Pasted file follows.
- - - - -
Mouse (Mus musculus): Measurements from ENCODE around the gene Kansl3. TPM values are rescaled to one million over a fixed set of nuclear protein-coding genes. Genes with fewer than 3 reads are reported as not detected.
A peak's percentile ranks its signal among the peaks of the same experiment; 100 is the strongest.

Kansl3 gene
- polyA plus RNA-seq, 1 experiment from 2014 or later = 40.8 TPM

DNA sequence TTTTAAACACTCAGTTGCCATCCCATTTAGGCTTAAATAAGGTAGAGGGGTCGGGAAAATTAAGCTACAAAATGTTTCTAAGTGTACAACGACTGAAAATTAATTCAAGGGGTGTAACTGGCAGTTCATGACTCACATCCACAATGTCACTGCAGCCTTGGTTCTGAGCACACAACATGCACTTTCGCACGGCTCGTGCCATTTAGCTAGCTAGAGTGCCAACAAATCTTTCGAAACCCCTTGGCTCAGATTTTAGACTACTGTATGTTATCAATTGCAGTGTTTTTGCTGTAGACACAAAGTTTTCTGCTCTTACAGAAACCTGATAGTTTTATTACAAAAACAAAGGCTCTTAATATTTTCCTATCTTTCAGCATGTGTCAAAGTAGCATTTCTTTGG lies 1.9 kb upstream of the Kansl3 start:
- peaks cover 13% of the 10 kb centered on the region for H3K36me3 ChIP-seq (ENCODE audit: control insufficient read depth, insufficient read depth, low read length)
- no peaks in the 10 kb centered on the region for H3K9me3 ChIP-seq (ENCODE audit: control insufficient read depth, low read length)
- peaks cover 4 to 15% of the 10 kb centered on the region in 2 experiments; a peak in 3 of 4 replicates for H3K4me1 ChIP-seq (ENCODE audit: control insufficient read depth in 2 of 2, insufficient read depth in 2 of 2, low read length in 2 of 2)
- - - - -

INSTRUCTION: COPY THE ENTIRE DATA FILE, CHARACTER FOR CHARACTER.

Mouse (Mus musculus): Measurements from ENCODE around the gene Kansl3. TPM values are rescaled to one million over a fixed set of nuclear protein-coding genes. Genes with fewer than 3 reads are reported as not detected.
A peak's percentile ranks its signal among the peaks of the same experiment; 100 is the strongest.

Kansl3 gene
- polyA plus RNA-seq, 1 experiment from 2014 or later = 40.8 TPM

DNA sequence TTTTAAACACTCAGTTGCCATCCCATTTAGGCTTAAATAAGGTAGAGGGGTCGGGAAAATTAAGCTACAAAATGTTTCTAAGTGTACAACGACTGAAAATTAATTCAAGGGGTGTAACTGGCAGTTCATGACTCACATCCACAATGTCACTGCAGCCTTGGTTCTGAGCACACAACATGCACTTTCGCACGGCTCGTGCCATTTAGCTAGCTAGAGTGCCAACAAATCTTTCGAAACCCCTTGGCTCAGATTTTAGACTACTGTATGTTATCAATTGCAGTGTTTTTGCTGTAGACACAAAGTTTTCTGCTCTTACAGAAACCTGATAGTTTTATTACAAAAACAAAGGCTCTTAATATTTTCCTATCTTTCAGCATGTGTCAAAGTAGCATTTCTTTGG lies 1.9 kb upstream of the Kansl3 start:
- peaks cover 13% of the 10 kb centered on the region for H3K36me3 ChIP-seq (ENCODE audit: control insufficient read depth, insufficient read depth, low read length)
- no peaks in the 10 kb centered on the region for H3K9me3 ChIP-seq (ENCODE audit: control insufficient read depth, low read length)
- peaks cover 4 to 15% of the 10 kb centered on the region in 2 experiments; a peak in 3 of 4 replicates for H3K4me1 ChIP-seq (ENCODE audit: control insufficient read depth in 2 of 2, insufficient read depth in 2 of 2, low read length in 2 of 2)